Life of a Legend: Hindustan Ambassador
Modified On Oct 20, 2015 01:39 PM By Manish
India has always used its diversity to integrate its prosperity and the same was stated time and time again in our social studies books. But taking a look around us, we do see glimpses of the same being true. The country features English and Hindi as co-official languages, exercises secularism in terms of religion and the list goes on and on. One of the most dear examples of foreign influence becoming a part of Indian society is the Hindustan Ambassador.
Also Read: The Best Superhero Cars of Our Time
Originally based on the Morris Oxford III Series, the car was brought to India when Birlas wanted a replacement to their Hindustan Landmaster, which was based on Morris Oxford Series II. One of the most innovative features of this particular car back then was, a fully enclosed monocoque, which made it rather spacious inside. Hindustan Motors limited was the flagship company of the C.K. Birla Group, which was established 5 years before the Indian independence in 1942.
During 1958- 1960, a 1478 cc side valve engine was incorporated in the Mark 1 Ambassadors. There have been instances which document the fact that, the waiting list for an Ambassador was five years in 1962. Ambassador was the first car to be made in India and was coveted as a symbol of high status and style.
The Ambassador was issued as standard to senior civil servants and government officials. It was also the vehicle of choice for bureaucrats and politicians. Production of Amby, as it is affectionately called, started in 1958 at the Uttarpara plant in West Bengal's Hooghly district. The plant also engaged in manufacturing Contessa and other utility vehicles like the Trekker, Porter and Pushpak because of which the plant has been credited with many innovations and improvements in the automobile industry of the country. Over the years the car grew with us and the Indian automotive industry. Here is a look at its glorious journey.
In 1958, the first Mark-I Ambassador rolled out. It featured deep headlamp cowls and small rear wing “tail fins”. The dashboard was completely redesigned and incorporated a new three spoke steering wheel. Each spoke was made-up of four wires. In addition to that, a dimpled hood was also featured, which covered a 1476 cc side-valve petrol engine. This particular engine was later replaced with an overhead-valve 1489 cc BMC B-series engine.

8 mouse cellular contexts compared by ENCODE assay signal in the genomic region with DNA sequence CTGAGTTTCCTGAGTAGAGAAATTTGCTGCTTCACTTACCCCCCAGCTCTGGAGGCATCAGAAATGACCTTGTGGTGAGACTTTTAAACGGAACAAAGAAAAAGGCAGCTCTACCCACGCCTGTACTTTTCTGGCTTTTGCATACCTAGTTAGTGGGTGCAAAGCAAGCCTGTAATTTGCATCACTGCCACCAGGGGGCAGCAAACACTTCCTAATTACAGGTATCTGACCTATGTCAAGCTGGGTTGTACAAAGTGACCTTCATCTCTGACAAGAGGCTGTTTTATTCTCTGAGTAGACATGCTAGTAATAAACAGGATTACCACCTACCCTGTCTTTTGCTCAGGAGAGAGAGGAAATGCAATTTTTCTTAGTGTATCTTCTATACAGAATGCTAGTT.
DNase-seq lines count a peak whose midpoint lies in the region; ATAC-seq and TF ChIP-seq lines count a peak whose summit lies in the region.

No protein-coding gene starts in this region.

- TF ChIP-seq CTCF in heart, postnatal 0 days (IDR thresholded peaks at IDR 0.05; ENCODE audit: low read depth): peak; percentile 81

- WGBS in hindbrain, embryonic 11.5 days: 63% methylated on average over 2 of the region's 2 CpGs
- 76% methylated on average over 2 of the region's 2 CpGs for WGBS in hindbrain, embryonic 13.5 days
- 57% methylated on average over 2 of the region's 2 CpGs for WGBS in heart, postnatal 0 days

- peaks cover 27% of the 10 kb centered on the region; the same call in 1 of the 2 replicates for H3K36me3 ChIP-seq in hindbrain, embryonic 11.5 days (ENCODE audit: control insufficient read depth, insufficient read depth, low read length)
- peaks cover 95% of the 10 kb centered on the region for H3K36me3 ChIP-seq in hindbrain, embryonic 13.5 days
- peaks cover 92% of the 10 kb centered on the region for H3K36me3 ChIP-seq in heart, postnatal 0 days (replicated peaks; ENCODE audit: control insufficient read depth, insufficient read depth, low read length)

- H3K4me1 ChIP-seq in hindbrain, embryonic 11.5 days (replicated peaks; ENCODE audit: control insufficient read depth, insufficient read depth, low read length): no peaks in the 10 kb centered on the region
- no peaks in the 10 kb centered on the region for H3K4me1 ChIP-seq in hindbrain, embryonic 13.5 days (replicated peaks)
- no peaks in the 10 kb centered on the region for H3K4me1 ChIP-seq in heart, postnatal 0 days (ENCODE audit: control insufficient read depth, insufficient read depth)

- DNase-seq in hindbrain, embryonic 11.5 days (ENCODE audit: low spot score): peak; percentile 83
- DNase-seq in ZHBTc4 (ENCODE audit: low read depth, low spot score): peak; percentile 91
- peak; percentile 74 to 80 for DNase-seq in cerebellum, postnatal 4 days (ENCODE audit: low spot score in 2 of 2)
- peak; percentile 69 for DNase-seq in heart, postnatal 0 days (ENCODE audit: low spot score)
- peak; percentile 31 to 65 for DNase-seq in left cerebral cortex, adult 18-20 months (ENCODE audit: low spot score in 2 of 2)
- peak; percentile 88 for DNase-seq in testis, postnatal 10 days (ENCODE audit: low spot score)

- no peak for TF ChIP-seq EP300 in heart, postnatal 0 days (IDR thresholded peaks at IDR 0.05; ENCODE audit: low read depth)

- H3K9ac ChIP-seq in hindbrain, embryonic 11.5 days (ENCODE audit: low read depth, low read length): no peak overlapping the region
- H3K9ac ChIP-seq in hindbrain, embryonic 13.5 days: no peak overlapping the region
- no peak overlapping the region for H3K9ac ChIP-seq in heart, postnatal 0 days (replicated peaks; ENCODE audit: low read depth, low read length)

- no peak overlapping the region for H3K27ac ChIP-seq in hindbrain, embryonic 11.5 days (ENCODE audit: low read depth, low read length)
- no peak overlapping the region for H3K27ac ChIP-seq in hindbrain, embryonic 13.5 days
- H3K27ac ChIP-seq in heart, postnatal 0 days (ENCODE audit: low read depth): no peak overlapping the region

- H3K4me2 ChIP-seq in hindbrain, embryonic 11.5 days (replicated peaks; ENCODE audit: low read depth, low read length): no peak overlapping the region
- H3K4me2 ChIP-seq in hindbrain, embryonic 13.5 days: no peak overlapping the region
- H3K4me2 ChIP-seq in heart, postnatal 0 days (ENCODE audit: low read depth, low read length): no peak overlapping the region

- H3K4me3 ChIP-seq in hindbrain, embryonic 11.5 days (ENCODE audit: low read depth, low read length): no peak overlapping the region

Mark- II Ambassador featured a wood grain coated plywood and aluminum bezel instrument cluster, which replaced the early mica sheet ones. A closely checkered grill was also incorporated in the Mark II giving the Ambassador a frontal face-lift. Further updates such as a chrome-metal bumper stopper, integrated lens for indicator and danger lamps were also included.
Another frontal face-lift was executed for the Mark 3, the front grill was redesigned with horizontal louvers and the round profile indicator lamp was now isolated from the grill. Other features such as a modern number plate bezel, a new dashboard with 3 standard instruments mounted on a black recessed mesh were also provided. In 1978, Mark 3 was introduced with a standard version and a deluxe version, which featured 5 gauges, including a speedometer.
Discarding the flatter design of the 50's, a new face-lift was introduced in 1979, which was later retained till the demise of the Ambassador. The new grill was much smaller in height and had a checkered grill and square park lamps. A separate amber indicator lamp was incorporated on the semi front-lip spoiler below the bumper. The introduction of Mark 4 was a very significant moment in the Indian automotive history, as the first diesel car to be introduced in India was a diesel variant of the Mark 4 Hindustan Motors Ambassador. It was powered by a 1489 cc, 37 bhp BMC B-series diesel engine.
The Ambassador only saw minor changes in the 90's, with an exception to Ambassador 1800 ISZ which featured a 1800 cc, 75bhp Isuzu inline-four engine, 5-speed manual gearbox and an option of bucket seats with mandatory seat belts. Ambassador was re-engineered and renamed to Ambassador Classic after the millennium renovation project at the Uttarpara plant culminated. A redesigned dashboard, polyurethane seats, pull type door handles, tweaked suspensions and floor shift gears were offered as standard, whereas features like servo assisted disc brakes and power assisted TRW steering were offered in the higher models.
The decline in demand for Ambassadors was fueled in no small portion by the introduction of Maruti Suzuki Alto 800, which was underpowered but competitively low-priced. This helped bring the ownership back to the masses and made the monopoly that Hindustan Motors enjoyed for decades, the reason of its downfall. A short-sighted and innovation-lacking approach was taken by the company and the product improvement was gravely hampered by a lack of motivational factors and technological stagnation.
Even with an essence as British as a bowler hat and fish and chips, this particular car still however remains to be an Indian icon. Over the years as a taxi, we have been made familiar with our beloved Amby but the Ambassador was not just a mode of commute it was a reflection of simpler times and simpler India.